Sunday, October 4, 2015

71. Arden las pérdidas

Gamoneda. Tusquets, 2003.

This book largely recycles images and motifs from Libro del frío and Un armamrio llano de sombras. "Some afternoons, Billie Holiday puts a sick rose in my ears." Blake's sick rose?

Friday, October 2, 2015

72. Edenia

Padorno. Tusquets, 2007.

This is a strange and beautiful book of poem organized around a central conceit: an imaginary, Edenic world with ample descriptions of plants, animals, terrains... Manuel Padorno was a poet from the Canary Islands and I don't know much beyond this book. It isn't quite great poetry, because it ends up being too descriptive and loses energy too often as a result.

Tuesday, September 29, 2015

Chard & Burnt Ends

Take some burnt ends you have picked up at your local bbq place. Chop up some chard and garlic, and sauté the garlic in a tiny bit of oil. Add some of the some burnt ends and the chard; cook until wilted and add a little beer. Cover for a few minutes. Season with vinegar, salt, and pepper. Serve with the rest of the burnt ends and some left-over sweet potatoes and squash. And the rest of the beer.

Another manifesto

There is a puzzling dichotomy in twentieth century poetics. Let us call it the division between aesthetics and the anti-aesthetic. It manifests itself in the debate between art itself (on the one hand) and socio-political uses of art. We are all familiar with it, on both sides of the debate. Poetry has to do something important and socially useful to be justified; poetry that does not do this should be condemned. On the other side of the debate, there is an "art for art's sake" position that claims that doing this, sacrificing aesthetics, will ruin poetry.

Both sides of the debate are actually in complete agreement with each other, deploying the exact same dichotomy without questioning it. In other words, everyone agrees that making poetry or art politically useful ruins it, and that politically useful art will have to subscribe to anti-aesthetic principles. You can try to make it work, by saying that some people have managed to make poetry come out politically correct without ruining it, but within this conceptual frame we pretty much know that these will be seen as exceptions.

So the puzzle is that this dichotomy would have not been comprehensible 100 years earlier. If you asked Shelley about this, he would not have understood what you meant. Or Milton or Spenser. The terms were not yet in opposition; the debate was not framed in that way in the least.

So there had to be a moment in which the debate got framed like that. It had to be in the Victorian era, in the debate between moral earnestness and aestheticism, because I don't see it before that. Spenser would not have seen a dichotomy between expressing his particular point of view and writing good poetry.


Now we could see the separation of the aesthetic as such earlier, in the 18th century, but without all these implications in play. This separation of the aesthetic is the original sin, since it leads to dire consequences. In particular, it seem both to exalt the aesthetic and to diminish it as merely aesthetic. To say that the aesthetic was not distinguishable as such from other considerations is not to say that it did not exist, but rather that everything was aesthetic in the broader sense. In other words, there was a total ethos that encompassed the entire creative enterprise, but this entire enterprise remained a creative one: there could be no tension or dichotomy between writing a great epic like the Iliad and doing something else that would diminish the value of the work in order to achieve some other end.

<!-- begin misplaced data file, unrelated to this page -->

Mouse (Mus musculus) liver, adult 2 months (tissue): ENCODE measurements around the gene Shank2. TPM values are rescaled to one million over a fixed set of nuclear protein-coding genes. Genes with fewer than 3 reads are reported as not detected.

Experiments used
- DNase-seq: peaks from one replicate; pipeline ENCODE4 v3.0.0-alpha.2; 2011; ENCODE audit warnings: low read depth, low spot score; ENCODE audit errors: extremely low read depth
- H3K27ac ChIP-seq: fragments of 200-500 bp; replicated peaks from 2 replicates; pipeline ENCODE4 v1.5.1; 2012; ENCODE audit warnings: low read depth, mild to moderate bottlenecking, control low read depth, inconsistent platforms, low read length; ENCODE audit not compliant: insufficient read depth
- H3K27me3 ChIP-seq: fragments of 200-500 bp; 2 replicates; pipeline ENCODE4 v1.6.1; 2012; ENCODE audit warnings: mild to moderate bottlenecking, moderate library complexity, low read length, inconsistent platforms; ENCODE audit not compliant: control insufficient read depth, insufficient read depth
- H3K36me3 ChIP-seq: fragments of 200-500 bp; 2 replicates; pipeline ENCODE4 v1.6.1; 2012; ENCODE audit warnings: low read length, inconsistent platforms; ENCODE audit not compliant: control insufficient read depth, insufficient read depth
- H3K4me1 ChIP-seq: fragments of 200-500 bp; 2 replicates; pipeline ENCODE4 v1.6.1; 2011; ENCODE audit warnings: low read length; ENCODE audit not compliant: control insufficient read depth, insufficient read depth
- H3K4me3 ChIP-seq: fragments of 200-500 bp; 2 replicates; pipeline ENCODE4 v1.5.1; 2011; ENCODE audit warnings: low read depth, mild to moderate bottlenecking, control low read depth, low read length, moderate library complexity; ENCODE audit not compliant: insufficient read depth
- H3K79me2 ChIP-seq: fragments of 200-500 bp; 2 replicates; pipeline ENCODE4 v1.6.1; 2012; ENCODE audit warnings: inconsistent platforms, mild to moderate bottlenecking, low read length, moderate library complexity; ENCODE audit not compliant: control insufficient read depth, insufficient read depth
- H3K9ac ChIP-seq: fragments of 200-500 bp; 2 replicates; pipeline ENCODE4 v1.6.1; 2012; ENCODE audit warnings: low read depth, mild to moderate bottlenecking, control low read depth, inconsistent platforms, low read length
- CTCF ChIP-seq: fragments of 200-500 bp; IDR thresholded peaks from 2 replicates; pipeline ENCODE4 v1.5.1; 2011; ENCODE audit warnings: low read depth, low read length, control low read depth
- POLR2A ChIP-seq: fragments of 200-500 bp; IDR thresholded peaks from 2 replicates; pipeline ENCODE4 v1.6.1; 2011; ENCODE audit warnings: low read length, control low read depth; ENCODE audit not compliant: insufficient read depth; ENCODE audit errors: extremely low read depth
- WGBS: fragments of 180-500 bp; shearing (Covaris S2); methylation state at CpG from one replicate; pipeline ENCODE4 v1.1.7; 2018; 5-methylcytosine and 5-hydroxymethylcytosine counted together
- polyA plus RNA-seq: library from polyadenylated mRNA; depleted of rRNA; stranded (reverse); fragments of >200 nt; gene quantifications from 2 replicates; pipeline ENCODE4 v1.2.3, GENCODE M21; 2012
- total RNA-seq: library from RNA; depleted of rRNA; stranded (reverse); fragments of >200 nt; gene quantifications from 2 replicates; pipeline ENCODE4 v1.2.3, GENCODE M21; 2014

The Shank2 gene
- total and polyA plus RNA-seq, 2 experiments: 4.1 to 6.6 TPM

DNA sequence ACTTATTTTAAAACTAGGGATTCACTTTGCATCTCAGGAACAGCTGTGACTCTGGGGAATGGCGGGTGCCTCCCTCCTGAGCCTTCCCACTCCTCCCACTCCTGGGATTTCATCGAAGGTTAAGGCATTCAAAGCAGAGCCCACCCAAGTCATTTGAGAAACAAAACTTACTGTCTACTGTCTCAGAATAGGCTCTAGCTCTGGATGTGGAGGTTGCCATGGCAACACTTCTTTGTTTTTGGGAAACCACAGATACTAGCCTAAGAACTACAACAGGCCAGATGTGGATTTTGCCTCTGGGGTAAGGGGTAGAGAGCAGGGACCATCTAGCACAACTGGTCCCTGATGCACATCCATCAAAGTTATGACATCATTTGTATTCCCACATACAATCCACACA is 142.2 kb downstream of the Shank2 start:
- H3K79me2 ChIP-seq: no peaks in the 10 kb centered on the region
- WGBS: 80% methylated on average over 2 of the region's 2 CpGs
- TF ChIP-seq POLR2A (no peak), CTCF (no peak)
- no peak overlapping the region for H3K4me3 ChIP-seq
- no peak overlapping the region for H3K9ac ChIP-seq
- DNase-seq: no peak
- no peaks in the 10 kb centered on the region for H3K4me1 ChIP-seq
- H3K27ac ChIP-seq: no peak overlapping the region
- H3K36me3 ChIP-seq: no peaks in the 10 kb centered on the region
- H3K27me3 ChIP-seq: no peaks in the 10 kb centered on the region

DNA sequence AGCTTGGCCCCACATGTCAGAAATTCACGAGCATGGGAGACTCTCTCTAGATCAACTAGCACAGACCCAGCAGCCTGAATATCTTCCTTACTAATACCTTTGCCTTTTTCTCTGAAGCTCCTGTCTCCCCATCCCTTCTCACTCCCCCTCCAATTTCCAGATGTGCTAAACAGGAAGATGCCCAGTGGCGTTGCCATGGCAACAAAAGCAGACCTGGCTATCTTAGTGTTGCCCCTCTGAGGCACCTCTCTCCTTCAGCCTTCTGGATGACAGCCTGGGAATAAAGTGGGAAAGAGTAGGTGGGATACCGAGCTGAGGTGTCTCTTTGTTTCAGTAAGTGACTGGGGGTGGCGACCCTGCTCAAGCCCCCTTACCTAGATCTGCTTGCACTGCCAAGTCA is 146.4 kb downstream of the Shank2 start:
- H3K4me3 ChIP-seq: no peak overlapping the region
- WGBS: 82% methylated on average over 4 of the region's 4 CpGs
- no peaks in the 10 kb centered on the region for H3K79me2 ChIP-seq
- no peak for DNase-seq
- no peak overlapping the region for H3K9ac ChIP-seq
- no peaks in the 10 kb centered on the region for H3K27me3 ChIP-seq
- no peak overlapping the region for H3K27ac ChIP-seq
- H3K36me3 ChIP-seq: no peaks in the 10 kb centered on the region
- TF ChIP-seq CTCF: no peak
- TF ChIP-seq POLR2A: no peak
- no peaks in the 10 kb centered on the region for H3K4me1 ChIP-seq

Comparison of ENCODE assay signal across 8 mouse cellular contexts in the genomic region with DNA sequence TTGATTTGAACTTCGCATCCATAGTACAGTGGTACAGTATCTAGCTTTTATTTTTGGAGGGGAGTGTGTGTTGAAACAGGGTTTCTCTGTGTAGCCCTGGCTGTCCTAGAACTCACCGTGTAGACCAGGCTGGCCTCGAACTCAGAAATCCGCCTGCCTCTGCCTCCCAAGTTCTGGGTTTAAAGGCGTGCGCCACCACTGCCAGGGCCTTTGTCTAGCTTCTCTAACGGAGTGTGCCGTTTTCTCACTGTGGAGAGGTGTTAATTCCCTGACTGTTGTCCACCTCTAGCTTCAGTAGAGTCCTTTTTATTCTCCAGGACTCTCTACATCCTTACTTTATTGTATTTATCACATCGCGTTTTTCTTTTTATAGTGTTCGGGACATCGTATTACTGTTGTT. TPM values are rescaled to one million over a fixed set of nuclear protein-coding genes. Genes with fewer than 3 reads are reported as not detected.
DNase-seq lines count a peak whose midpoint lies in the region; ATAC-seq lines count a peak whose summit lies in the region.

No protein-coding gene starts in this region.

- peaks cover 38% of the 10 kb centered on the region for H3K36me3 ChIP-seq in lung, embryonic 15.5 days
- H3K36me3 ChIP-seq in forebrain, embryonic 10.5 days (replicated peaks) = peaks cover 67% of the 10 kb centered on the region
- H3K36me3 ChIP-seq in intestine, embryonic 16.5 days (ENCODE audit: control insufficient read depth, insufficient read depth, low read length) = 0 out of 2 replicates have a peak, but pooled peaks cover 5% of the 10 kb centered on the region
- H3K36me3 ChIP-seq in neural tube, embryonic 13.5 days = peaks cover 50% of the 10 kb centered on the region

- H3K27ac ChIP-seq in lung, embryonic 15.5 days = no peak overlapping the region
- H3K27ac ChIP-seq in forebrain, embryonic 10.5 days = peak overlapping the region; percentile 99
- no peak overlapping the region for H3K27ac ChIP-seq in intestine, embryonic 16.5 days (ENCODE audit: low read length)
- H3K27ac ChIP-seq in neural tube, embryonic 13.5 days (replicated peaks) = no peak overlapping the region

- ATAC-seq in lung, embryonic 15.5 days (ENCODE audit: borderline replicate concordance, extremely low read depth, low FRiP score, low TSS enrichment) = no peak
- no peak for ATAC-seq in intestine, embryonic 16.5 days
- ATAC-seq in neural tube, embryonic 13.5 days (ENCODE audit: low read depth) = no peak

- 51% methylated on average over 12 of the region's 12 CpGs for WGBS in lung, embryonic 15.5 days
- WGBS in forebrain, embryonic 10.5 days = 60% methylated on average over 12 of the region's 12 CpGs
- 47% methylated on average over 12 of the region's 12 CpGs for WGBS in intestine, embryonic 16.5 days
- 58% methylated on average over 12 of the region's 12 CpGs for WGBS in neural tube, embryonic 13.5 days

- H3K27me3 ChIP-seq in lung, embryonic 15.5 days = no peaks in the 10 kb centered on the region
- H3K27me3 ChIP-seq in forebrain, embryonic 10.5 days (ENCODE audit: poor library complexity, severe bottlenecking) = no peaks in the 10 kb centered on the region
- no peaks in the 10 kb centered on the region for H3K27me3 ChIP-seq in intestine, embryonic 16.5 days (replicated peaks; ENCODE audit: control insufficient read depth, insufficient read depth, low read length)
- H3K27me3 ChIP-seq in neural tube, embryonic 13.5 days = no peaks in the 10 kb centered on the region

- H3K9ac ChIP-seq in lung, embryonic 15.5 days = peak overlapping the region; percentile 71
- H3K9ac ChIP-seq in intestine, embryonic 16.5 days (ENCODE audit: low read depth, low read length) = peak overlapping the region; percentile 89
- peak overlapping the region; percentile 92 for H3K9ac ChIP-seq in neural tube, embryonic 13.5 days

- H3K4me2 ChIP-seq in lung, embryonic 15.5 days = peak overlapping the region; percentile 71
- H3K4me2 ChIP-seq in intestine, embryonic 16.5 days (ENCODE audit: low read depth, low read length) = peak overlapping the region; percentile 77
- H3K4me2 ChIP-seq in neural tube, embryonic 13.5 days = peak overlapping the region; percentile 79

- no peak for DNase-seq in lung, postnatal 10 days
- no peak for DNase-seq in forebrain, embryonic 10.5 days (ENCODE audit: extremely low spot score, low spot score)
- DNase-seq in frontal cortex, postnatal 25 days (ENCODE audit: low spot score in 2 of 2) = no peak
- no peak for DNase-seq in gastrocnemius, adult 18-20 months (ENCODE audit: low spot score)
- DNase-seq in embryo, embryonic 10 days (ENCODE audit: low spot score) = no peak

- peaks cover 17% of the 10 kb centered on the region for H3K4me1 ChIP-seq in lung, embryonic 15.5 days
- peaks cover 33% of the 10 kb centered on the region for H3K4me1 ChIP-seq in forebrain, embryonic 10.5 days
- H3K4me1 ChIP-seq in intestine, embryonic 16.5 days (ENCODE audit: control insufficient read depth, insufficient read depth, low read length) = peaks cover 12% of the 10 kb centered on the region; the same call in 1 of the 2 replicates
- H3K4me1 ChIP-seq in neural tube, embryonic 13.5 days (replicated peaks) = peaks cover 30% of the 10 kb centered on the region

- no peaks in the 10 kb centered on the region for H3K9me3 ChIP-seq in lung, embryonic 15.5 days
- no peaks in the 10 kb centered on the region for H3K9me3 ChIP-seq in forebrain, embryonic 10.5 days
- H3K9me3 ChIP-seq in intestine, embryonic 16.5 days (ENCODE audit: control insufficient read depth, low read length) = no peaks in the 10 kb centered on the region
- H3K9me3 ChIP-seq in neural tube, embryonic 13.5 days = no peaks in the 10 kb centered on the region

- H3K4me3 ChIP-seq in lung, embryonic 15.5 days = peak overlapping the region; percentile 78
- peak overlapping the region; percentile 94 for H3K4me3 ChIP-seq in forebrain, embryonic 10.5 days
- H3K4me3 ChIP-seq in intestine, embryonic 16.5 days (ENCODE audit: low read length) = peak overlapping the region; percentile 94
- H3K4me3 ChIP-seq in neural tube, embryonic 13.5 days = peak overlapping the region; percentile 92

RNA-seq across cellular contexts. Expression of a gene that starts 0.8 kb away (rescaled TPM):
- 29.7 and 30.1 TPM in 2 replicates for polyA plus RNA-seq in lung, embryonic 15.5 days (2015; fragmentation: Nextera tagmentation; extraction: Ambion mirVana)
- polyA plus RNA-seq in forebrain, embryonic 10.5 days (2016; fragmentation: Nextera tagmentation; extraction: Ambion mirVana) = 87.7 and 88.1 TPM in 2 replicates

When that total ethos is broken, then we can ask whether we can still appreciate poetry that tells us the opposite of what we believe. From the hermeneutic perspective, we get the problem of belief. The aesthetic now serves as a way of expressing enthusiasm for works that don't allow us to identify with ideologically. This is easy to see, since we don't have deploy aesthetics separately if we already like what the work is telling us. We can simply embrace the work enthusiastically, in its total ethos. There is no turning back at this point, because we realize that this embrace is going to be rare occurrence.

73. La última costa

Brines. Tusquets, 1995.

Surely this is one of Brines's most beautiful books of poetry. "Vente, luz, a mis ojos, / descansa tu fatiga / en ellos, tan cansados."

Monday, September 28, 2015

Let's Instrumentalize Everything

Once we instrumentalize poetry, judge it by its racism or anti-racism and only by that, for example, then there is really no way out. As Aaron Kunin puts it:
If you didn’t care about poetry itself, would you attend a poetry reading in hopes of snacking on the cheese and crackers that might possibly be served afterwards? Wouldn’t the poetry reading make you impatient? Couldn’t you think of more efficient ways of satisfying your hunger — other social gatherings where you wouldn’t have to hear any poetry, and the cheese and crackers came out right away?

People used to read that way in Graduate School. The idea was to judge how racist or sexist something was. But why bother unless you like poetry in the first place?

Sunday, September 27, 2015

Raspberry Mint Salad

Salad ingredients:

Salad greens
Mint leaves
Fresh Raspberries
Ibérico cheese


Olive oil
balsamic vinegar

I saw a recipe for a berry / mint salad. I changed it up around and came up with this. It was nicely balanced and went very well with a marinated flank steak & red wine.